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Op-ed: Health care providers should promote firearm safety

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    Op-ed: Health care providers should promote firearm safety

    Op-ed: Health care providers should promote firearm safety

    In the seemingly endless debate over guns in America, we often hear the line, "Guns don't kill people, people kill people." Regardless of one's personal beliefs on gun control, guns are dangerous and must be treated with the utmost respect. In 2015, Utah deaths from gun violence exceeded deaths from automobile crashes, highlighting the need for all sectors of our society to take action, with health care being one of them.

    Multiple medical professional societies recommend that physicians and other health care providers counsel patients and parents about firearm safety. The American Medical Association (AMA) encourages physicians to access evidence-based data regarding firearm safety to educate and counsel patients about firearm safety. In addition they encourage physicians to become involved in local firearm safety classes as a means of promoting injury prevention and the public health. Additionally, the AMA encourages dissemination of educational materials related to firearm safety to be used in medical school curriculum.

    The American Academy of Pediatrics' 2012 Gun Violence Policy advocates for safe gun storage (guns unloaded and locked, ammunition locked separately) to reduce unintentional injury and suicide risk for children and adolescents. The American Psychiatric Association recommends that physicians and other health professionals undergo training to assess and respond to individuals who may be at increased risk for violence or suicide, and such training should include education about speaking with patients about firearm access and safety. The APA also recommends that physicians and other health care providers make clinically appropriate inquiries of patients and others about possession of and access to firearms, and take necessary steps to reduce the risk of loss of life by suicide, homicide and accidental injury.

    It's not just physician organizations that are galvanizing support and action surrounding the prevention and reduction of gun violence and injuries. The American Nurses Association (ANA) published a "call to action" to find a cure for gun violence. The call includes recommendations around access to mental health care, firearm safety as a component of routine health screening, community outreach, and research.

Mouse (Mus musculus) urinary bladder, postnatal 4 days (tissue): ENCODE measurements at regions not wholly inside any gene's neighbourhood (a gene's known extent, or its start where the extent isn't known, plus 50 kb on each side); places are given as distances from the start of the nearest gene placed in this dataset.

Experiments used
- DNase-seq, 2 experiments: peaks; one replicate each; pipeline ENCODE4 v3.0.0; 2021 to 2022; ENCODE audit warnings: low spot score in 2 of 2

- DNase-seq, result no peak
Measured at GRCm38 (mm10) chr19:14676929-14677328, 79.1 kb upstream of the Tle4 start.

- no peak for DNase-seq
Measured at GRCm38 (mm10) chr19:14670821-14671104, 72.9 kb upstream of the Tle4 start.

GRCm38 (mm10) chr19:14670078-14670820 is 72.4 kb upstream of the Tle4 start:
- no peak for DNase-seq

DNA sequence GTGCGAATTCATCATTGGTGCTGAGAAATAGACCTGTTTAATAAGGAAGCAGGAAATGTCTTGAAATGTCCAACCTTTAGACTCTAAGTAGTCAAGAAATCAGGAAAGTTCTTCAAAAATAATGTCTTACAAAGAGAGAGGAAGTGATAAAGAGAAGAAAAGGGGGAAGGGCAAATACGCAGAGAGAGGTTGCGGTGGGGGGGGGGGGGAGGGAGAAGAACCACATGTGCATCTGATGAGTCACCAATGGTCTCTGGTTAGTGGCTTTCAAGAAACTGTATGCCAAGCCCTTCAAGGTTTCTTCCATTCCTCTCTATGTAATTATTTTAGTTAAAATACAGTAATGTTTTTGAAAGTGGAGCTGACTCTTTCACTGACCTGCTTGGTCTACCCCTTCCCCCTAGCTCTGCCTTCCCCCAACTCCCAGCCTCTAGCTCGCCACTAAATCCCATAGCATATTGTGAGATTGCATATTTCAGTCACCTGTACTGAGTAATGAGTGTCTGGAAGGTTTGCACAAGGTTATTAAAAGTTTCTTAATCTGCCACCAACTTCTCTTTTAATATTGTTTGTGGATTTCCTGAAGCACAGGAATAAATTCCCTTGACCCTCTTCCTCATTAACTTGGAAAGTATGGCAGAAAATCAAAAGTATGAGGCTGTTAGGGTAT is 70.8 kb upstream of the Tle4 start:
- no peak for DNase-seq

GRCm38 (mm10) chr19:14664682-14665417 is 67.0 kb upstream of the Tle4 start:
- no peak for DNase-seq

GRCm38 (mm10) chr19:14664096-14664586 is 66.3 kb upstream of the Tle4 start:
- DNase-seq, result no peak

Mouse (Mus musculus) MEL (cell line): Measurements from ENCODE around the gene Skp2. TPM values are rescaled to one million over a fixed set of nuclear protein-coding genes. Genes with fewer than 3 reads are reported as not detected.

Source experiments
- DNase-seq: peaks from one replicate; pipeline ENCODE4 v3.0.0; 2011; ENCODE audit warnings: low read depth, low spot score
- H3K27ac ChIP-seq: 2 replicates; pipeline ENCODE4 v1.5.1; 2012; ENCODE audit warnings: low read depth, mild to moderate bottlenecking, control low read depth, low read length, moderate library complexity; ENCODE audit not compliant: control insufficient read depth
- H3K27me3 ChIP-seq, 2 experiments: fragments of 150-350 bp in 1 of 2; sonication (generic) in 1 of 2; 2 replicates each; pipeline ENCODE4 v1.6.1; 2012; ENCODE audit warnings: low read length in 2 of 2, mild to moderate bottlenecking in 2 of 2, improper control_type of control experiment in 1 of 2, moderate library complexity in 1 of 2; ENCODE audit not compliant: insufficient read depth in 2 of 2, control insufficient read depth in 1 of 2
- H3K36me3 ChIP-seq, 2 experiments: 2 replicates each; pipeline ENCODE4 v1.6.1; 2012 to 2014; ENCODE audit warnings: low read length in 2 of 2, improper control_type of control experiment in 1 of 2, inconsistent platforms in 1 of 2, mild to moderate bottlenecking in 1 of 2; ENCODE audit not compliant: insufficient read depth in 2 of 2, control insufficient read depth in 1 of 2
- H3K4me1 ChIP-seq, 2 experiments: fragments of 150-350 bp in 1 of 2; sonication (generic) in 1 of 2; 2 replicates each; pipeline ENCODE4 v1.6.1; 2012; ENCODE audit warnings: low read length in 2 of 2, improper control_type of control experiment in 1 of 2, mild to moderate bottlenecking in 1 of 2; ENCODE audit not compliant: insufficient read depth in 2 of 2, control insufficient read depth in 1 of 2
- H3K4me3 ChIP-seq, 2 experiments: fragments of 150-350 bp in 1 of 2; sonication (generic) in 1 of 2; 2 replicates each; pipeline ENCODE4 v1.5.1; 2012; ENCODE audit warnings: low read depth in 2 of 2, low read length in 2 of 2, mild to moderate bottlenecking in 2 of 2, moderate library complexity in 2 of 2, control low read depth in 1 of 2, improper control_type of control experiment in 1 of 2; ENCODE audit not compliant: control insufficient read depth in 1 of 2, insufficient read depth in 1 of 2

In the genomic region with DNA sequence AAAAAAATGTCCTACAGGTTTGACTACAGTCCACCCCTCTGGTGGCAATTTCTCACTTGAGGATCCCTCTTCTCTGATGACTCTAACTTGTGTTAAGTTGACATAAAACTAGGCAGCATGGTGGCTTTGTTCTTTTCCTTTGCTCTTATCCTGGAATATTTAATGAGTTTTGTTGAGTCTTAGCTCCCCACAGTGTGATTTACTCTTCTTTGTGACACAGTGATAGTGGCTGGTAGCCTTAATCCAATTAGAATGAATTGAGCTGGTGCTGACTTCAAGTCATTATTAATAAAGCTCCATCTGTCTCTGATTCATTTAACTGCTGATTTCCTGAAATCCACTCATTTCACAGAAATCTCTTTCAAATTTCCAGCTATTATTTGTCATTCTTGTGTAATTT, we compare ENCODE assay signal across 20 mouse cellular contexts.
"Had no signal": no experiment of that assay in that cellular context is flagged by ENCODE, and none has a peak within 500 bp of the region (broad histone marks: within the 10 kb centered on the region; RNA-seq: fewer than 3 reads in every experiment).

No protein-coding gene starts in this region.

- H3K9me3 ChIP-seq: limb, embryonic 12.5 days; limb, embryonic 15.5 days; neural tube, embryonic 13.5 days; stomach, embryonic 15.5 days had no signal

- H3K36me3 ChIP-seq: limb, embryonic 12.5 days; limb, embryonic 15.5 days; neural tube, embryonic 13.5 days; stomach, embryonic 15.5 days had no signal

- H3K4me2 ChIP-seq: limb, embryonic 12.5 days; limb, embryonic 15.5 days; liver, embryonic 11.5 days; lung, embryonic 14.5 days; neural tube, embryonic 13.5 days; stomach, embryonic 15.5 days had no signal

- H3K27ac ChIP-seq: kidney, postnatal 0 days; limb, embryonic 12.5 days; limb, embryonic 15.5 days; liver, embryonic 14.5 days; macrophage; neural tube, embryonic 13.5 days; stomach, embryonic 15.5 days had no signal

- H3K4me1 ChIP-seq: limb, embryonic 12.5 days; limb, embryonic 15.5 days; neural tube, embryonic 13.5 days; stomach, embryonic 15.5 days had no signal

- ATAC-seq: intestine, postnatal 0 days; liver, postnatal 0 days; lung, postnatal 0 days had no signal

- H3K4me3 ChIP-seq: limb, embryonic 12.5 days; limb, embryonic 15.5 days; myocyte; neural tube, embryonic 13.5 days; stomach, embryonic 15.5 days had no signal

Given these recommendations, one would expect that firearm safety is a common component of health education and clinical practice. However, a study published in 2014 in the Annals of Internal Medicine found that while a majority of physicians surveyed supported a physician's right to counsel patients about gun safety (66 percent), less than half reported currently doing so (42 percent).

    In addition to recommendations from these and other professional societies regarding firearm safety, there is a clear call to action to increase access to mental health programs for individuals and families; and to develop and implement evidence-based violence intervention programs focusing on intimate partner violence, behavioral health including anti-bullying, in an effort to stem the violence, injury and death rate related to inappropriate firearm use.

    At least 11 states have passed laws aimed at silencing physicians with respect to education and discussion around firearm safety with patients. The laws range from a ban on documenting gun ownership in a patient's medical record to Florida's law which states that a doctor violates the patient's right to privacy by asking about firearms. No such law exists in Utah, leaving physicians the opportunity to have these important conversations with patients and family members to promote safety for patients, their families and the broader community.

    There are many competing demands in a typical 15-20 minute office visit with a physician. Taking the time to ascertain the presence and safe storage of firearms in the home is good medicine, and sound public health. Furthermore, physicians, and the healthcare team must also address the contributors that lead to gun violence including domestic and intimate partner violence, mental health issues, and substance abuse.

    Liz Joy, M.D., MPH, is a family and sports medicine physician in Salt Lake City. Greg Elliott, M.D., is a physician who has served the community for 40 years.

    http://www.sltrib.com/opinion/380099...should-promote
    Pat ------> NRA Endowment Member
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